With the main part of our journey ahead of us, we had to eschew such luxury this time, and leave Clanwilliam early the next morning. Opting to quit the main National Route 7, we headed north-east via Calvinia, Brandvlei and Kenhardt, hoping to reach Upington by early evening. The road was long and straight and empty; and yes… it was hot. Telegraph poles stretched out into the distance, monotonously marking our passage. Occasionally, a colony of weaver birds had woven its communal nest around one of the wooden poles, and we watched their activity with some relief that we weren‘t the only living creatures left in this arid landscape. All we could hear was the thrum of the wheels against the tarmac and the car's rather noisy ventilator fan. We had hired the closest vehicle to a 4x4 that the rental company would permit. Clearly, off-roading was discouraged – but at least we had good clearance and excellent vision. That said, the lowering mountains reduced us to the size of a dinky toy.
There are only four main commercial outlets in the town of Brandvlei, and not much else. We visited all four: the garage; the post office store; the bank; and the quaint Windpomp Restaurant and Guesthouse (+27 54 603011). We didn’t really want to, as all we had wanted was petrol – but we learned too late that garages here do not accept credit cards. Then we learned that withdrawing money in those parts isn't too easy either. Fortunately, after sampling the hospitality at the Windpomp, we were able to ask for some cash-back. I had the feeling that we weren’t the first people to request such a favour. The food was good too!
And so the journey continued… more mountain passes, more telegraph poles… and an increasingly noisy ventilator fan… but we kept our cool on this most memorable of journeys.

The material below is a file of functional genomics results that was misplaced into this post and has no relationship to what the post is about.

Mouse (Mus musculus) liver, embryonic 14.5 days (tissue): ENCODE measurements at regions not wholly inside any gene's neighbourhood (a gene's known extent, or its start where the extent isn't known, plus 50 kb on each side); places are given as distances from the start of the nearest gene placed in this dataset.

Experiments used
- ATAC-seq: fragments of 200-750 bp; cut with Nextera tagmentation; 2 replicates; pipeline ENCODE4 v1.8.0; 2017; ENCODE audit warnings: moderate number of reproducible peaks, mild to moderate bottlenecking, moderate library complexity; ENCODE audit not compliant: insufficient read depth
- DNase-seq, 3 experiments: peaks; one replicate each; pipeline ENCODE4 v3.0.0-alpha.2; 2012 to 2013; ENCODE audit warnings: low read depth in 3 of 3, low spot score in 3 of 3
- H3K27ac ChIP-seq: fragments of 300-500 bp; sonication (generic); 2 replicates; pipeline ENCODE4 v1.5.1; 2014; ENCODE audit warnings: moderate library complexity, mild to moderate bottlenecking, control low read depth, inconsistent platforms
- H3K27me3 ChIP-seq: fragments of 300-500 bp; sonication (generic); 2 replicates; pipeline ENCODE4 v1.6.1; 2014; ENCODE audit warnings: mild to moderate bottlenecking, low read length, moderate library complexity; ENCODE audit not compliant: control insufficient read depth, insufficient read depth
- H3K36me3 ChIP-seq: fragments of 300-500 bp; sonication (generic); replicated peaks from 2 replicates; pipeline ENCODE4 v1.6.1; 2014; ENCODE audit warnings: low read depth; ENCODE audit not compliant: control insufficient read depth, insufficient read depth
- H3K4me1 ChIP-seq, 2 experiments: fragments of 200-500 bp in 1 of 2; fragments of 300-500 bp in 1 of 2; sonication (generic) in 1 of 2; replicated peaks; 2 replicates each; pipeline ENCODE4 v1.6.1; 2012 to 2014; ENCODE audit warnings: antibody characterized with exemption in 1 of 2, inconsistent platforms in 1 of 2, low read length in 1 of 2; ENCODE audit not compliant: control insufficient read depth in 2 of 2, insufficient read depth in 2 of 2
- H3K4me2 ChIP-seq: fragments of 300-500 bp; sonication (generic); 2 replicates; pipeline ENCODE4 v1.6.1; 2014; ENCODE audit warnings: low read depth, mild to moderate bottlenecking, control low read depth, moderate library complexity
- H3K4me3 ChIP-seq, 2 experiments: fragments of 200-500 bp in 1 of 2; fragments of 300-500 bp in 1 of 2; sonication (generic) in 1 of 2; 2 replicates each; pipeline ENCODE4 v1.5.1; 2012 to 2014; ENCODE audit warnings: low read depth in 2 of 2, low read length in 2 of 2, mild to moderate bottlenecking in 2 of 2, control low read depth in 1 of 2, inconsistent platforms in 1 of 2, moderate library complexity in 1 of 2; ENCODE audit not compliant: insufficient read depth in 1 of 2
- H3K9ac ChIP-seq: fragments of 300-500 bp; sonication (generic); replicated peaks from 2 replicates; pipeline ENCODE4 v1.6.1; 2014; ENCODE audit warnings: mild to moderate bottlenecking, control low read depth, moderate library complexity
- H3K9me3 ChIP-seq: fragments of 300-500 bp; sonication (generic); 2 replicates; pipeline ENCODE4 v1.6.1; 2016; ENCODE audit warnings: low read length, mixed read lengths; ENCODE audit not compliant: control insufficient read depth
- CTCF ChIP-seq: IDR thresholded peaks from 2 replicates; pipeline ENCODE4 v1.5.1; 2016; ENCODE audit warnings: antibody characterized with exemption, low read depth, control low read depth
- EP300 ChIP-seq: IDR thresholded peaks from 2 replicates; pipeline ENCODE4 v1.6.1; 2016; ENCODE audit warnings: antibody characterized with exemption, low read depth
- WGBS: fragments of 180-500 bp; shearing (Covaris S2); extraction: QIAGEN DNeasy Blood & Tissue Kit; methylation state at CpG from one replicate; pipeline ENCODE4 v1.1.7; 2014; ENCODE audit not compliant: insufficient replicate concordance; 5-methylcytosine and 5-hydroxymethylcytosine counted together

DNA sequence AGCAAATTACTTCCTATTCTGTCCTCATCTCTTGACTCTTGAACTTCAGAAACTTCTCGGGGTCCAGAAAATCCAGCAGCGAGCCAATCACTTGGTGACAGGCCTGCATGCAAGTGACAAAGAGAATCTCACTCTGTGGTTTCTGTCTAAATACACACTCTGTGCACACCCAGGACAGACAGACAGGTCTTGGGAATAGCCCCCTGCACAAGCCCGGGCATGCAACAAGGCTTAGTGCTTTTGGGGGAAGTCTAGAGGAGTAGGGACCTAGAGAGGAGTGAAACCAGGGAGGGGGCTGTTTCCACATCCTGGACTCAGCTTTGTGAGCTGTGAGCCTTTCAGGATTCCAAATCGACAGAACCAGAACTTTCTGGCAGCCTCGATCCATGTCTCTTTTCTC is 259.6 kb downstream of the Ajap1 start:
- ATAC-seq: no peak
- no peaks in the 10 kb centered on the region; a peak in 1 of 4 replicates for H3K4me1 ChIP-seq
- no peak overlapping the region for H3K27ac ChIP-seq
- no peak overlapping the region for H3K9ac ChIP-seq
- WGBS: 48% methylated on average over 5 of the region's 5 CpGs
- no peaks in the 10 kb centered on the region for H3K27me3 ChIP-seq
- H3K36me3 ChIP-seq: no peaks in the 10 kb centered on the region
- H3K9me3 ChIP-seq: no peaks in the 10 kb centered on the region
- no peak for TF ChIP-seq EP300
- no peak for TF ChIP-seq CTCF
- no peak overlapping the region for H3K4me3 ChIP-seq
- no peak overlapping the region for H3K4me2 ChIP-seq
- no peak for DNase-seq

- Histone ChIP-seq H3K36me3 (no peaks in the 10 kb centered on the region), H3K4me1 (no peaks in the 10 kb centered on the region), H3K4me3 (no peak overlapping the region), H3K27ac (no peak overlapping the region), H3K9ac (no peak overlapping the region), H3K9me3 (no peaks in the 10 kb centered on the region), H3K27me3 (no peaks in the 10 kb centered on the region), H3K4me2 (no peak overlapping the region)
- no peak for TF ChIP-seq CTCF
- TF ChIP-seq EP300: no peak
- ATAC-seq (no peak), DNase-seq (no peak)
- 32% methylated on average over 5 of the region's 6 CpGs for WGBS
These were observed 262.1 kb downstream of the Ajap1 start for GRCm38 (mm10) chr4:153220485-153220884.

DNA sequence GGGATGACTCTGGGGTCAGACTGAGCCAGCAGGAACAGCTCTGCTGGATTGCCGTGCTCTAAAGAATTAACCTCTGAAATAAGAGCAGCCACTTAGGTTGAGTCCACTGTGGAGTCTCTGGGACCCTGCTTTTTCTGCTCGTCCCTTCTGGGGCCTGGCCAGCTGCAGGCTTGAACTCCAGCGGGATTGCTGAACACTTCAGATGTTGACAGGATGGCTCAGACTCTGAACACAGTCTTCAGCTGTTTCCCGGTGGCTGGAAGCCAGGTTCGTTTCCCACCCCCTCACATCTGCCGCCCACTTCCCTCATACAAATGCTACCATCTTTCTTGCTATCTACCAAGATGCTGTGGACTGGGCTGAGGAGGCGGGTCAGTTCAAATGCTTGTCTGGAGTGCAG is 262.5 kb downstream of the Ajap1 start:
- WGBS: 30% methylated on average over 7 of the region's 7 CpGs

Upington at last , a green oasis at the gateway to the Kalahari. If you look at a map, you will understand why every other house in this spacious, well-kept town seems to offer b&b. Situated on the Orange River, halfway on the long arid drive between Cape Town and Johannesburg or Windhoek, this is the obvious place to break one’s journey. Every house seems to draw water from the long wide river to create a beautiful garden – and our guesthouse was no exception. Called Libby’s Lodge (+27 54 332 2661), it has lush green lawns and heavy blossomed shrubs and can be found at 140 Schroder Street, Upington. Our room opened out on to a lovely pool, and the welcome was so friendly, we stopped by on our return.
Upington is also a centre for the production of wine and table grapes, so of course we tried some of both that night. If time allows, visit the magnificent Augrabies Falls that lie 120km west of Upington in a deep gorge of the Orange River. Stand by to be deafened. The local Khoi name is Aukoerebis, which means "Place of Great Noise". Hire a SANparks lodge or chalet here (www.sanparks.org) or stay at the comfortable Vergelegen Guest House, which we can thoroughly recommend.
Sometimes distances are meaningless. We had reached Upington in little over a day… a journey of over 1,000km. The remaining 250km was going to be a different matter. The SANparks website warned of roads under reconstruction, and of other unmade areas where the going would be difficult. But the Kalahari sands were beckoning, as red as the warning flags waved at us by sweating yet cheerful construction workers. The wind began to stir up fine red dust, and my mouth tasted of copper pennies. Brian adjusted the air conditioning. The cranky ventilator fan complained noisily. “Pity we didn’t have that checked out before we left civilisation,“ he muttered.
The second part of our safari was to be as memorable as the first, and I shall describe it in my next guide.